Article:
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What do Eggs Have to Do With Easter?

I absolutely love Easter egg hunts. There's something so very magical about the wide-eyed faces of little kids as they hunt for their little treasures. A child who finds an egg is full of absolute joy, "LOOK!" This year, the American Association of Singapore held our annual Easter Extravaganza at the beautiful new facilities of XCL American Academy. What a perfect spot for a hunt! The kids rambled through the new building, crazy excited to search every nook and cranny. We did a couple of special things, too, like hiding gold eggs that could be exchanged for Peeps, iconic marshmallow treats we imported from the States. Joy!



I remember as a kid how mystified I was that my dad always seemed to know where all the eggs were. He'd direct me around the room as I searched. "Getting warmer. Getting warmer." Magic! One year, my brother hid eggs for me in a practice round a few days before the Easter Bunny did the real thing. Only we lost one egg which we found on Thanksgiving (yes, SEVEN months later). It was hidden in the sugar bowl. Somehow, the sugar had preserved the egg, but when my uncle went to get some sugar for his coffee and cracked the egg...well.. let's just say nothing clears a Thanksgiving table faster than the smell of rotten eggs!


And of course, some of my absolute favorite memories of my own children involve watching them scour the earth for Easter eggs with their cousins. Sigh. It goes too fast, doesn't it?



But as I sat there watching all the kids this year, I got to wondering, "What the heck do eggs have to do with Easter?" So... I did a little research. Turns out, the history of Easter egg hunting is a fascinating journey that spans centuries and combines ancient traditions with Christian symbolism.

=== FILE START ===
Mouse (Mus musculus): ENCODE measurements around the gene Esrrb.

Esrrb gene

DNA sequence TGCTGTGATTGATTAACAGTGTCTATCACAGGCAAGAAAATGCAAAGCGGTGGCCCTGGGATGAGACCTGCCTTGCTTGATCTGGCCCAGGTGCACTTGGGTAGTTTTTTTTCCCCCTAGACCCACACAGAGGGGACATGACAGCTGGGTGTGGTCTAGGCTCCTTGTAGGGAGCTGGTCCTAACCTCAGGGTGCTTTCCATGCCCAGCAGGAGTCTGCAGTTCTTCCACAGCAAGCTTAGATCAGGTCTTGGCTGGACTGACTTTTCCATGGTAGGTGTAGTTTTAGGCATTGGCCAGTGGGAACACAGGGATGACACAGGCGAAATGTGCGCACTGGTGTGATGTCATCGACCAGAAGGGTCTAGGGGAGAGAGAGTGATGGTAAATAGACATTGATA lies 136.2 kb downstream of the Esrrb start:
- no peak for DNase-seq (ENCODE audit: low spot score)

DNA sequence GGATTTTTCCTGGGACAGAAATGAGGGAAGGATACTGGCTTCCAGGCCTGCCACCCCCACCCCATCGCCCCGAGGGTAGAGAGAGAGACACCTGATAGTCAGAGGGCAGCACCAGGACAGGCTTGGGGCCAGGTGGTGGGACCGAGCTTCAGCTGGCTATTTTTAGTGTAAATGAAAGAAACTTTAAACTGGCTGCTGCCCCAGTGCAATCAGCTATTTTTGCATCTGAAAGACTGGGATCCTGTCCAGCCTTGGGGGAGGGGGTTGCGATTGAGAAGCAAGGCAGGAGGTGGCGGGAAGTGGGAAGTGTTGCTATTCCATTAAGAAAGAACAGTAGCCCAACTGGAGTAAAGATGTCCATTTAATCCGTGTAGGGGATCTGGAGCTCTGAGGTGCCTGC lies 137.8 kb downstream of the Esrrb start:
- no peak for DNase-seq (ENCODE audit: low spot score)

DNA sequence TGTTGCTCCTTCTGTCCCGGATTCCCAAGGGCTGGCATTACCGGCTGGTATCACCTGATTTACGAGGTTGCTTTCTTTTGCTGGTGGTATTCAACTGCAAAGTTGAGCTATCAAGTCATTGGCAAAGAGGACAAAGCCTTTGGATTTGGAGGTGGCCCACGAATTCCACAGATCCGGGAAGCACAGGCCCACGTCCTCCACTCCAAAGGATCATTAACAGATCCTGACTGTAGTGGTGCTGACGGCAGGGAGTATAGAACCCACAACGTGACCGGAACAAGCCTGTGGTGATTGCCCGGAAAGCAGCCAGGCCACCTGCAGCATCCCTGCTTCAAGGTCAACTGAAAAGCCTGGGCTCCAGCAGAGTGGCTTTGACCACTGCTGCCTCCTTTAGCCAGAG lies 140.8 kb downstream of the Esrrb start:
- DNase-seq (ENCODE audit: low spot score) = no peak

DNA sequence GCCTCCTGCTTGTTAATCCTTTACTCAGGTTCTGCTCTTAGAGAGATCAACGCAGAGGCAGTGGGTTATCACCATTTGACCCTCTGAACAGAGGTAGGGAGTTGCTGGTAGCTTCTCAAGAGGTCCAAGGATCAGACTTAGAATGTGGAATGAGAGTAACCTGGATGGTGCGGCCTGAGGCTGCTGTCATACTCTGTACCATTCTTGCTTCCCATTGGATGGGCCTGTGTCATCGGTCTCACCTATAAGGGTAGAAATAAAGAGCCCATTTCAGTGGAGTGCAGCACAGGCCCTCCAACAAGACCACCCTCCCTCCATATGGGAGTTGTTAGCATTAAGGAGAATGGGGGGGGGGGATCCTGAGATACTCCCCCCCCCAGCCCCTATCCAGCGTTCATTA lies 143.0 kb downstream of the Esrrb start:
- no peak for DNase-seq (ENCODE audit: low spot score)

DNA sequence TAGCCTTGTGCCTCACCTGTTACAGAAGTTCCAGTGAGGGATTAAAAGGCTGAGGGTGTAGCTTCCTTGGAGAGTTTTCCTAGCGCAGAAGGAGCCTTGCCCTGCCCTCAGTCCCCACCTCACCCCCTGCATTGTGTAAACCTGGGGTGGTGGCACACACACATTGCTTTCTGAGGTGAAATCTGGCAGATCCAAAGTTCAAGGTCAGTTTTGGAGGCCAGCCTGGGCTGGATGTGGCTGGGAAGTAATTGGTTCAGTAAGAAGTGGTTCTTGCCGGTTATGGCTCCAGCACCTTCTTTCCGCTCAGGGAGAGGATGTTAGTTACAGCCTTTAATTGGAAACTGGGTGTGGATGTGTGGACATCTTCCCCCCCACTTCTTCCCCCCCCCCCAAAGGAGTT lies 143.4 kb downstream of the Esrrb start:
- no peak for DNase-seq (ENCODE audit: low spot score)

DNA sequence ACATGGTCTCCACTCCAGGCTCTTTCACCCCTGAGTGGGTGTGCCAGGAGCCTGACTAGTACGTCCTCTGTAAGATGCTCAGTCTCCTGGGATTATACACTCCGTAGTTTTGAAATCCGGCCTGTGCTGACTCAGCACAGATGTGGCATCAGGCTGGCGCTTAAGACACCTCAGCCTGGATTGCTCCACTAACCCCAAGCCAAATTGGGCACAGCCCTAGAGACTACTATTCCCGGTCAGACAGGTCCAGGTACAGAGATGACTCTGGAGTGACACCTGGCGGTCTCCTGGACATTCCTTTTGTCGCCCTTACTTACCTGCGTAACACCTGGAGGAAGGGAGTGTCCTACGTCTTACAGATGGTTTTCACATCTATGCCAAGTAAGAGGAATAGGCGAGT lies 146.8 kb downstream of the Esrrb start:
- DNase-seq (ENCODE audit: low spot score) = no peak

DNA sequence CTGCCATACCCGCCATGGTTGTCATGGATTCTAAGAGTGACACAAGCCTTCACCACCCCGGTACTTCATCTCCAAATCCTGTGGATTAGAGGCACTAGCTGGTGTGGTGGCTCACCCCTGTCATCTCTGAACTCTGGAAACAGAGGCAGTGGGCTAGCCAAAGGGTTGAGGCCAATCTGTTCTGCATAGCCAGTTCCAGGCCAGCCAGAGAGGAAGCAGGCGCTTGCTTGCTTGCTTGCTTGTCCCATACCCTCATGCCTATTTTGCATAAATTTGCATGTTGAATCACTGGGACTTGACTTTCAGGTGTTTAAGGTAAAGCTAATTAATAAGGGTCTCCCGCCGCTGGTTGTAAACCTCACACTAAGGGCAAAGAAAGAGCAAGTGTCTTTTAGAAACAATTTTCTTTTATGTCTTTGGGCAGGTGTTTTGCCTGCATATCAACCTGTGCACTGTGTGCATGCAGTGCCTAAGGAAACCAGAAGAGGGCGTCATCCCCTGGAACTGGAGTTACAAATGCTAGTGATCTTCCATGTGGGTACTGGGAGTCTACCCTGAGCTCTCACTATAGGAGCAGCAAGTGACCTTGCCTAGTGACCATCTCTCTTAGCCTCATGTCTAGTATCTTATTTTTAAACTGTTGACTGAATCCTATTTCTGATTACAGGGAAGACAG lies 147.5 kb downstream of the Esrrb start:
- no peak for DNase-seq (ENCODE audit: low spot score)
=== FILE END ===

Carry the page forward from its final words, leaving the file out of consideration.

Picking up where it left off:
Ancient Pagan Roots

The practice of decorating eggs goes way back! It actually started with the ancient pagan civilizations, such as the Egyptians, Persians, and Romans. These cultures believed that eggs symbolized fertility, new life, and the arrival of spring. Eggs were often decorated with vibrant colors and patterns as part of springtime celebrations.


Christian Adoption

When Christianity spread across Europe, it absorbed many existing customs and rituals, including the use of eggs as symbols of new life and rebirth. The egg became associated with Easter, representing the resurrection of Jesus Christ and the promise of eternal life.

Medieval Traditions

During the Middle Ages, eggs were often forbidden during Lent, the 40-day period of fasting and penance before Easter. As a result, eggs laid during this time were boiled to preserve them and were often given as gifts or used in Easter feasts. This tradition eventually led to the custom of decorating and hiding eggs for children to find. Aha!

Rituals in Eastern Europe

In Eastern European countries like Russia, Ukraine, and Poland, intricate egg decorating techniques such as pysanka and batik became highly developed art forms. These decorated eggs were exchanged as gifts and used in Easter festivities, including egg rolling and egg hunts.



Victorian Era Revival

In the 19th century, the Victorian era saw a resurgence of interest in Easter traditions, including egg decorating and hunting. Elaborate Easter eggs made of chocolate and sugar became popular, and Easter egg hunts became a cherished activity for children during the holiday season. My kids are most thankful for this piece of history, I'm sure.


Modern-Day Celebrations

Today, we all know that Easter egg hunting is a truly beloved tradition in many cultures around the world. Americans, in particular, love hunting eggs. I was surprised that some of my Singaporean friends had never hunted eggs! What fun it was to introduce them to all those happy kids! Of course, every family does it a bit different. Some hide hardboiled eggs. Some hid plastic eggs with candy or small toys inside. AAS? We hide wooden eggs that are then exchanged for candy. And our Singaporean events manager who had never been to a hunt had a brilliant idea: every age bracket hunts for a different color. That way, the older kids still get to hunt, but the little kids have a chance of finding eggs. So smart!


Overall, the history of Easter egg hunting reflects a blend of ancient fertility rites, Christian symbolism, and cultural traditions that have evolved over time to create a joyful and meaningful Easter celebration.

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